Anchoring and Mooring
Before you decide where to anchor there are a few considerations to take in to account.
- Changes in depth: When you anchor in an area with a rise and fall of tide, it is essential that you know that there will be sufficient depth for the vessel at low tide.
This is ensured by calculating the height of tide when you arrive, subtracting the height of low water to find the fall of the tide, then adding this to the draught of the boat and the required clearance below the keel at low water. See the example below:
Height of tide on arrival =
- Height of low tide =
Fall of the tide =
+ Draught of vessel =
+ Clearance required below the keel at low water =
Minimum depth of water in which to anchor =
This has been called the FUD rule. This stands for FALL+UNDER+DRAUGHT.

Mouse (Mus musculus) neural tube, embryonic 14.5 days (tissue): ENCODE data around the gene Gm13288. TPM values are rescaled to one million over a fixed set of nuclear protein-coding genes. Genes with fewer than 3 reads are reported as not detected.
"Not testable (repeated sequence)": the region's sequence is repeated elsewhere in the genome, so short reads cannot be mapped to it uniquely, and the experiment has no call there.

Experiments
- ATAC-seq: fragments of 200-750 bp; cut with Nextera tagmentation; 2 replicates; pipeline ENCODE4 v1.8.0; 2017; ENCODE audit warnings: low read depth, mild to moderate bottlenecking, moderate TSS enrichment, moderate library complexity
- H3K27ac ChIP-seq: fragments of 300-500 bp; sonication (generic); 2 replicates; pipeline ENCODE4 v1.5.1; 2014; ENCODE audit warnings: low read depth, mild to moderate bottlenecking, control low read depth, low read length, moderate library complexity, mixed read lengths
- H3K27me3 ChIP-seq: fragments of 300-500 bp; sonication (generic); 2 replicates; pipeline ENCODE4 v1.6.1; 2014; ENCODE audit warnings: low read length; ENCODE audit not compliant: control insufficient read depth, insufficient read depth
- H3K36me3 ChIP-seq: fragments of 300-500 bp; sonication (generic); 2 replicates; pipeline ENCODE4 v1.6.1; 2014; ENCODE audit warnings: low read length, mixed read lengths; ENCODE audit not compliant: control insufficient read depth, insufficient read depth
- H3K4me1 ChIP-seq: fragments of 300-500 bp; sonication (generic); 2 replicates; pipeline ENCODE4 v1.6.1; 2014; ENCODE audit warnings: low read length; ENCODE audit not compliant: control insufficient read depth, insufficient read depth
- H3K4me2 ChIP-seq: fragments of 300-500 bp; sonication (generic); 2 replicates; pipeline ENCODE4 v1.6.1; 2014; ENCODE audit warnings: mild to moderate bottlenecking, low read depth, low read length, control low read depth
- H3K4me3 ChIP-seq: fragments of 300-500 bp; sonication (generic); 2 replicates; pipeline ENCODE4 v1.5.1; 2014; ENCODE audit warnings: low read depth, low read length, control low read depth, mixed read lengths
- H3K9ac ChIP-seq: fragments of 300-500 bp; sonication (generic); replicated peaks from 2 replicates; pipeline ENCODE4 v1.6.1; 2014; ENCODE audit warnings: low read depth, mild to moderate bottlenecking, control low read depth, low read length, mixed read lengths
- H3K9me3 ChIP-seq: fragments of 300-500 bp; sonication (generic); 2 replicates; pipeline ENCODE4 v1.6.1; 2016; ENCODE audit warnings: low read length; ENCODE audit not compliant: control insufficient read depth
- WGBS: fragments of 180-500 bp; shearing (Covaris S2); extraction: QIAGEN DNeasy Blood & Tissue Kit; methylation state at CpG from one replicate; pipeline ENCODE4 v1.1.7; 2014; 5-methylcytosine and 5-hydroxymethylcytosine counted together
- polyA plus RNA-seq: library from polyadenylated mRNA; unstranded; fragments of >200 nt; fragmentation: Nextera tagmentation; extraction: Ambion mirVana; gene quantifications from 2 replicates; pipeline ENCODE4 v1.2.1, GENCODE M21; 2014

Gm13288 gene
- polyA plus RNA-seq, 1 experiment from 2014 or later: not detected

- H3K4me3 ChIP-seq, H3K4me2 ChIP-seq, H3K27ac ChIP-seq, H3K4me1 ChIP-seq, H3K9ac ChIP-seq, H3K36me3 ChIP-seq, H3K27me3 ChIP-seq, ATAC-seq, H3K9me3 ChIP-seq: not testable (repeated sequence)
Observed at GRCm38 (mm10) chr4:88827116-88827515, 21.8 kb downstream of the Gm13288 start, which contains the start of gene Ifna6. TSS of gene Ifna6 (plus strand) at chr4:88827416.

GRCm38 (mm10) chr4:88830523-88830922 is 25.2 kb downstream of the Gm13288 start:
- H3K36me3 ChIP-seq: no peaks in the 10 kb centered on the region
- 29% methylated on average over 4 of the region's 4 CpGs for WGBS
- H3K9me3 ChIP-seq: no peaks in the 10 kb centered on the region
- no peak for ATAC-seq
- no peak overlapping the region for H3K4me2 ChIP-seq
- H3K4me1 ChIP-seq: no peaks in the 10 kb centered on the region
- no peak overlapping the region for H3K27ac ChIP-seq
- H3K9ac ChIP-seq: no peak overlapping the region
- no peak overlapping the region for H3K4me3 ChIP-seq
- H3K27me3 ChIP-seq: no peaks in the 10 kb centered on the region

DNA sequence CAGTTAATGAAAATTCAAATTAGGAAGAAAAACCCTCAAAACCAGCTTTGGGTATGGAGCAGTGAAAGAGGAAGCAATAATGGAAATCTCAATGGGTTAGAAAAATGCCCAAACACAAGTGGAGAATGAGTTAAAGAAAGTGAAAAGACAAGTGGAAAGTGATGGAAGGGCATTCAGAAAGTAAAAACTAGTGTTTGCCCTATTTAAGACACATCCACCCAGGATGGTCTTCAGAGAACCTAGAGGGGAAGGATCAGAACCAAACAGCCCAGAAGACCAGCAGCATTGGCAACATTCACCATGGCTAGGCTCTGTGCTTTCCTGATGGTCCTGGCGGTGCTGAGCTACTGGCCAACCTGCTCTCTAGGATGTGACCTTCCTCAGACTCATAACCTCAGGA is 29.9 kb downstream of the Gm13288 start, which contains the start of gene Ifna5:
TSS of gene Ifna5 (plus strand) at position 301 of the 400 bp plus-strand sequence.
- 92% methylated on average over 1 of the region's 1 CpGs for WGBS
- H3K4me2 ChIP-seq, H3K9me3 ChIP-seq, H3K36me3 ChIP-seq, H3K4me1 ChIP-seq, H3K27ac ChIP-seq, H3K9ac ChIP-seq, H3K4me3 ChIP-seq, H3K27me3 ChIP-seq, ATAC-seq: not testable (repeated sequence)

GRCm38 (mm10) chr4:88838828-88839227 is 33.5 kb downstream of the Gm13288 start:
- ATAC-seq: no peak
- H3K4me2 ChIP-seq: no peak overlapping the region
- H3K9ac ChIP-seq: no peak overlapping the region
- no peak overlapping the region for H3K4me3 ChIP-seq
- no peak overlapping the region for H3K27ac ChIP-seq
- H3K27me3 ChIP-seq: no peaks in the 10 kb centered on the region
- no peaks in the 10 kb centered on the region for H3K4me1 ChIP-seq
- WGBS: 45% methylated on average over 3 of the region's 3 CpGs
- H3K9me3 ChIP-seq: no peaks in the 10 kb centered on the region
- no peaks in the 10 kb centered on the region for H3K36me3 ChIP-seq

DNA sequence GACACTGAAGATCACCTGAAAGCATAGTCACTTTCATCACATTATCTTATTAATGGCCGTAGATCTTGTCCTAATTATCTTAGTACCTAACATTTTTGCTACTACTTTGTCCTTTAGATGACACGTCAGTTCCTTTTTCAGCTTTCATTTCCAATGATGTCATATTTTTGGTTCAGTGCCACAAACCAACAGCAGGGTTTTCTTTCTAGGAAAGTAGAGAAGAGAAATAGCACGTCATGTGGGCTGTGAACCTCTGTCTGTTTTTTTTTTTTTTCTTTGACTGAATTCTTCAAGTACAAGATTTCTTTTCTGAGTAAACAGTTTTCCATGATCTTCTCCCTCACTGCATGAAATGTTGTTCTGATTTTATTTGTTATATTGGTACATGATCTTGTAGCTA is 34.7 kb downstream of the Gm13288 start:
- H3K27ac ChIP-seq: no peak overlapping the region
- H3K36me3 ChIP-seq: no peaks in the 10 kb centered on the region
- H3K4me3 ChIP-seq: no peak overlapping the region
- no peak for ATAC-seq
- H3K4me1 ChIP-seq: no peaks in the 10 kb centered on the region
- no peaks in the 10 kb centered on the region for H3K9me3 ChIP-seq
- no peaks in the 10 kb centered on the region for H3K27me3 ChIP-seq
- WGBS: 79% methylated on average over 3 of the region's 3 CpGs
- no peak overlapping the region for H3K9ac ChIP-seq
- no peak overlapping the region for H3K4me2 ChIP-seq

The yacht then motors around the area, surveying the depths with the echo-sounder and the skipper selects a spot where the depth of water is 5.9m or more. Obviously, the chart can be consulted first to find an area where the depths are likely to be suitable for anchoring, but the final spot is chosen by the above method (when checking the depth, remember to allow for the swing of the boat).
- Boat preparation: The foredeck should be prepared by;
- Depth: Is the water shallow enough for the length of cable carried? Is it deep enough for the boat, now and later? How much cable should be laid out?
Anchors work best when pulled horizontally. This is only ensured when there is sufficient scope or length of cable laid, if insufficient cable is laid out, it is likely that the anchor will drag.
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